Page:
Towards the end of 2020, solar energy installation was at its highest ever in the United States of America. According to SEIA, the growth was coupled with governmental programs and outsets which included investment tax credit and the increasing demand for clean energy in the public and private spheres. Currently, SEIA estimates that 97 gigawatts of solar capacity are available in America. That energy equates to power for nearly 18 million homes.
Head of Energy at the United Nations Development Programme (UNDP), Marcel Alers, said at the beginning of the year that solar energy is now cheaper than fossil fuels. His sentiments come from the World Energy Outlook 2020 and make it clear that solar is currently the most affordable energy in the world.
The report states that renewable energy has grown rapidly, and solar power is central to this growth. Global policies and the commitment of individual countries helped in reducing the cost. In 2022, it is expected that solar energy will start to be fully deployed internationally as fossil-fuel energy is phased out.
Solar energy is also helping economic recovery thanks to a growing need for experts and workers in the field. Solar energy now accounts for over 10 million jobs across the world. According to the International Renewable Energy Agency (IRENA) in 2018, there were already 10.3 million people working in the sector. Of this number, 60% were based in Asia with the United States of America, India, and Germany also providing a large number of employment opportunities. If there is one green engineering trend that engineers should be upskilling in, it is the field of solar energy.
EIT’s 52859WA – Graduate Certificate in Renewable Energy Technologies is the perfect opportunity to gain skills and knowledge in the latest advanced technologies in power generation through renewable energy technologies.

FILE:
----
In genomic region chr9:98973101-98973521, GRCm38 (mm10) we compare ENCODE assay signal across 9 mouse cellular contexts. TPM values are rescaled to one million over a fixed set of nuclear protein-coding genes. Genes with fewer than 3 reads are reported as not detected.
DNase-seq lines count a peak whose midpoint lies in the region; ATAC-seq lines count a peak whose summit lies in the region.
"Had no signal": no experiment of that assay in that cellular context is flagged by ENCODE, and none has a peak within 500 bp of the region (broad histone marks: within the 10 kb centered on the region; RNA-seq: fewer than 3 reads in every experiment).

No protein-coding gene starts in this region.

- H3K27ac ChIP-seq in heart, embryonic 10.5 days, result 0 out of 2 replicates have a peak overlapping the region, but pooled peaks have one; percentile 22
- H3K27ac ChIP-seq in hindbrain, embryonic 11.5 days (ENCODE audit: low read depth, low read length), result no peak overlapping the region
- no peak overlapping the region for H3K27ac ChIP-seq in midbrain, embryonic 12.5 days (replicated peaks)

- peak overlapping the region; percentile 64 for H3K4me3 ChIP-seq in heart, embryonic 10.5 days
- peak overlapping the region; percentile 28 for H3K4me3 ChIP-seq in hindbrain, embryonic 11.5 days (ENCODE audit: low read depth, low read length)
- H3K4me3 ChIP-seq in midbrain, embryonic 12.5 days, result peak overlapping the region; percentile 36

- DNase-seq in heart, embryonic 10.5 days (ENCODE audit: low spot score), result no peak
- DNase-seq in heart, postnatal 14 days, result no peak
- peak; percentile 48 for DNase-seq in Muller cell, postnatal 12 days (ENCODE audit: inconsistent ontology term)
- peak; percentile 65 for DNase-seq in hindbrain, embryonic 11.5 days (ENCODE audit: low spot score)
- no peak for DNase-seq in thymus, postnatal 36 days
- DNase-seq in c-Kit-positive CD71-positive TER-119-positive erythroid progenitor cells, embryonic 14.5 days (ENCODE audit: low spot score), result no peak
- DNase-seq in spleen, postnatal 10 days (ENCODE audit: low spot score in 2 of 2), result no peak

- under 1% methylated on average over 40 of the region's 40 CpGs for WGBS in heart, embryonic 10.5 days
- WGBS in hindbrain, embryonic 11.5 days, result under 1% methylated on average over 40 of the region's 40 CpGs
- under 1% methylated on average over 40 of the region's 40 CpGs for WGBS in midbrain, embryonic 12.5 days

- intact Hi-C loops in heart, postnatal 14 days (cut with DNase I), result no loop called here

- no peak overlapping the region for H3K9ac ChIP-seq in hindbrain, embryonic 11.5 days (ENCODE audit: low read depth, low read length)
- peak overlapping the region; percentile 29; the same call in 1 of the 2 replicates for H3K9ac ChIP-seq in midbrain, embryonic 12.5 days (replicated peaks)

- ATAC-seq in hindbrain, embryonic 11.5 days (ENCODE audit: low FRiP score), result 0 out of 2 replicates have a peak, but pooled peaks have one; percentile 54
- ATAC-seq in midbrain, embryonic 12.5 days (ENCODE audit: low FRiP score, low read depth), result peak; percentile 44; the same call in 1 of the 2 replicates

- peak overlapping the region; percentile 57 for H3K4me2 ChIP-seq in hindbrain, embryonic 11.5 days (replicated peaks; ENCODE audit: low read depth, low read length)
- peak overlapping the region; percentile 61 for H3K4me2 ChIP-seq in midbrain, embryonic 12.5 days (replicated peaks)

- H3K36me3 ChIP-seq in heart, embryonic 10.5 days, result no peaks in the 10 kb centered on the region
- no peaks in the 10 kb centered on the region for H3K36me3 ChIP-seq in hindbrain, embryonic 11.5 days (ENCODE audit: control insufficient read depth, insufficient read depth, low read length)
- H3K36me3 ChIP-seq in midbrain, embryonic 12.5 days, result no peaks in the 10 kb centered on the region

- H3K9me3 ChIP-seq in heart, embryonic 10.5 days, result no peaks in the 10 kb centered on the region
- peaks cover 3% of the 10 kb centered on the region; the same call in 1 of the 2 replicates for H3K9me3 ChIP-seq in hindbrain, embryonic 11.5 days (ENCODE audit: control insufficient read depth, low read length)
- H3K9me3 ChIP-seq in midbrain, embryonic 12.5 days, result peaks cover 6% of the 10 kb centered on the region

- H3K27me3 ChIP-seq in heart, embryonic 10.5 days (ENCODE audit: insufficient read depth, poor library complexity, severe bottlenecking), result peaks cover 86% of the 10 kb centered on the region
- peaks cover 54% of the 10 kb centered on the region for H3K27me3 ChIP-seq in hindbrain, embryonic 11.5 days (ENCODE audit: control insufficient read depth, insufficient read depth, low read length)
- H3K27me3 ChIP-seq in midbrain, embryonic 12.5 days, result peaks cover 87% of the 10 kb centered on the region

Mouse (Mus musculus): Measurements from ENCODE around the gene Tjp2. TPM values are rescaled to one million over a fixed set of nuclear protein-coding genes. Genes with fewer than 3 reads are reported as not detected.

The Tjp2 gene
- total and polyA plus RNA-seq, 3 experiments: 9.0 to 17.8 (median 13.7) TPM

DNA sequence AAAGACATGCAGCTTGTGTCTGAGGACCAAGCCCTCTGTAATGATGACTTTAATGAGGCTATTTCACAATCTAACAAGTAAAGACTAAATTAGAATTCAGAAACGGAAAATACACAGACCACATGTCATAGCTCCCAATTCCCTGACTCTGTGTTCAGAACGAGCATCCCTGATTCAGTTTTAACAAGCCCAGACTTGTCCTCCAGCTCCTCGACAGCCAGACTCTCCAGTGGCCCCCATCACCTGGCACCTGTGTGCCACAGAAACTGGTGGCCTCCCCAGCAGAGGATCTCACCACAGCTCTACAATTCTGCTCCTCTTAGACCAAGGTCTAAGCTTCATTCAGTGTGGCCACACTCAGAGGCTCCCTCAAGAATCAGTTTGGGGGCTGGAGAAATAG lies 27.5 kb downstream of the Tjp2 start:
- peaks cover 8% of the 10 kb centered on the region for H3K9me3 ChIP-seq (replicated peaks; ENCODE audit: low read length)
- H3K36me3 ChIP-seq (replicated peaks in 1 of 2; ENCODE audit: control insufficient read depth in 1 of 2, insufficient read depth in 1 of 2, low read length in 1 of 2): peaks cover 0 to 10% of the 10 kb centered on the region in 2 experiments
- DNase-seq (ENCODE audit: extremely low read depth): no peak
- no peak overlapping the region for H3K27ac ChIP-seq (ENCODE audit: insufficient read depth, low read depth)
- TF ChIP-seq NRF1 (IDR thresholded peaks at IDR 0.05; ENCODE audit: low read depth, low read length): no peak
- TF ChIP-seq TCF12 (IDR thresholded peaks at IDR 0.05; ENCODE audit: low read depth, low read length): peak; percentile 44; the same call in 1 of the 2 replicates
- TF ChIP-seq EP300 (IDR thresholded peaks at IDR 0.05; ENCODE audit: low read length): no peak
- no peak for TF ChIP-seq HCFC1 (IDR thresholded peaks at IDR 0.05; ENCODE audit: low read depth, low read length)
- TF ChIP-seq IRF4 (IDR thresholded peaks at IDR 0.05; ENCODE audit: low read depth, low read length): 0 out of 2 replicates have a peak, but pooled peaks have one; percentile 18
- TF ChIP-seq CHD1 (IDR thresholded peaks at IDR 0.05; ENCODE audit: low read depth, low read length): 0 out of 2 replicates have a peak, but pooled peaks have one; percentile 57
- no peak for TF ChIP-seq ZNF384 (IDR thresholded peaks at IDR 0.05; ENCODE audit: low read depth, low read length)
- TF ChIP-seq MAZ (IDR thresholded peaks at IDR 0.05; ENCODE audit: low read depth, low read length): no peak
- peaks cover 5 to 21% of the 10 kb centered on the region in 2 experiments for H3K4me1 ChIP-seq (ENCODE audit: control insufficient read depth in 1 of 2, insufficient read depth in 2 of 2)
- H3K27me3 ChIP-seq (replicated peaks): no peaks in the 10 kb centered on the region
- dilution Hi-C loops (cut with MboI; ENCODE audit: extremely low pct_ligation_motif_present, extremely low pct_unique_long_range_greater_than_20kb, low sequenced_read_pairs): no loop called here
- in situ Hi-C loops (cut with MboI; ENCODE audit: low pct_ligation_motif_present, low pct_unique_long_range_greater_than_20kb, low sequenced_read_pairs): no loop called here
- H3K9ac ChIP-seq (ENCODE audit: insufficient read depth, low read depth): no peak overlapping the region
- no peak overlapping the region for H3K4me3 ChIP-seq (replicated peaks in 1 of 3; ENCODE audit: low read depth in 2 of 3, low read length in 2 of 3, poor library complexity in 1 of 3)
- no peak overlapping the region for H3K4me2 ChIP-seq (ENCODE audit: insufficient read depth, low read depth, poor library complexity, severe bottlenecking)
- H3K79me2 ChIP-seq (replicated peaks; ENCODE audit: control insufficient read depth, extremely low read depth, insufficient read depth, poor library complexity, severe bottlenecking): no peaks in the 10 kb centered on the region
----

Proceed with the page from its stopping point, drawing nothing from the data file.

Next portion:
3. Zero Energy Buildings
Buildings of the future are not only going to be self-contained powerhouses that generate their energy and power but will also help to reduce pollution and reach carbon neutrality in urban areas.
Net zero-emission buildings are not only valuable for a sustainable future, they are now commonplace. According to the World Resources Institute (WRI), all buildings will be zero-emission buildings by 2050 as part of the United Nations Paris Agreement.
Decarbonizing buildings is important to lessen CO2 emissions. It’s estimated that building operations account for 28% of energy-related CO2 emissions in the world. This is a massive contribution to climate change.
Building improvements can start to decarbonize urban areas with simple solutions like plant-based facades. In the paper ‘How plants inspire facades. From plants to architecture: Biomimetic principles for the development of adaptive architectural envelopes’, it is established that these facades can play a vital role in controlling energy waste from buildings – while also naturally reducing pollution.
According to WRI, improved buildings not only tend to aid investment in urban areas but also enhances the quality of life for citizens. The Paris agreement mobilized USD $1 trillion to invest in improved and zero-emission buildings in developing nations. If the ideals of the UN’s Zero Carbon Buildings for All succeeds in only 10 countries, 432 million tons of CO2 emissions will be avoided. That is 5% of energy-related emissions by today’s standards.
4. Water Protection
Can you imagine a world where urine is widely used as a source of electrical power and agricultural fertilizer? Well, soon you might not have to, as it’s nearly a reality. The urine economy has become a major sustainable water-saving measure and part of urban hygiene infrastructure.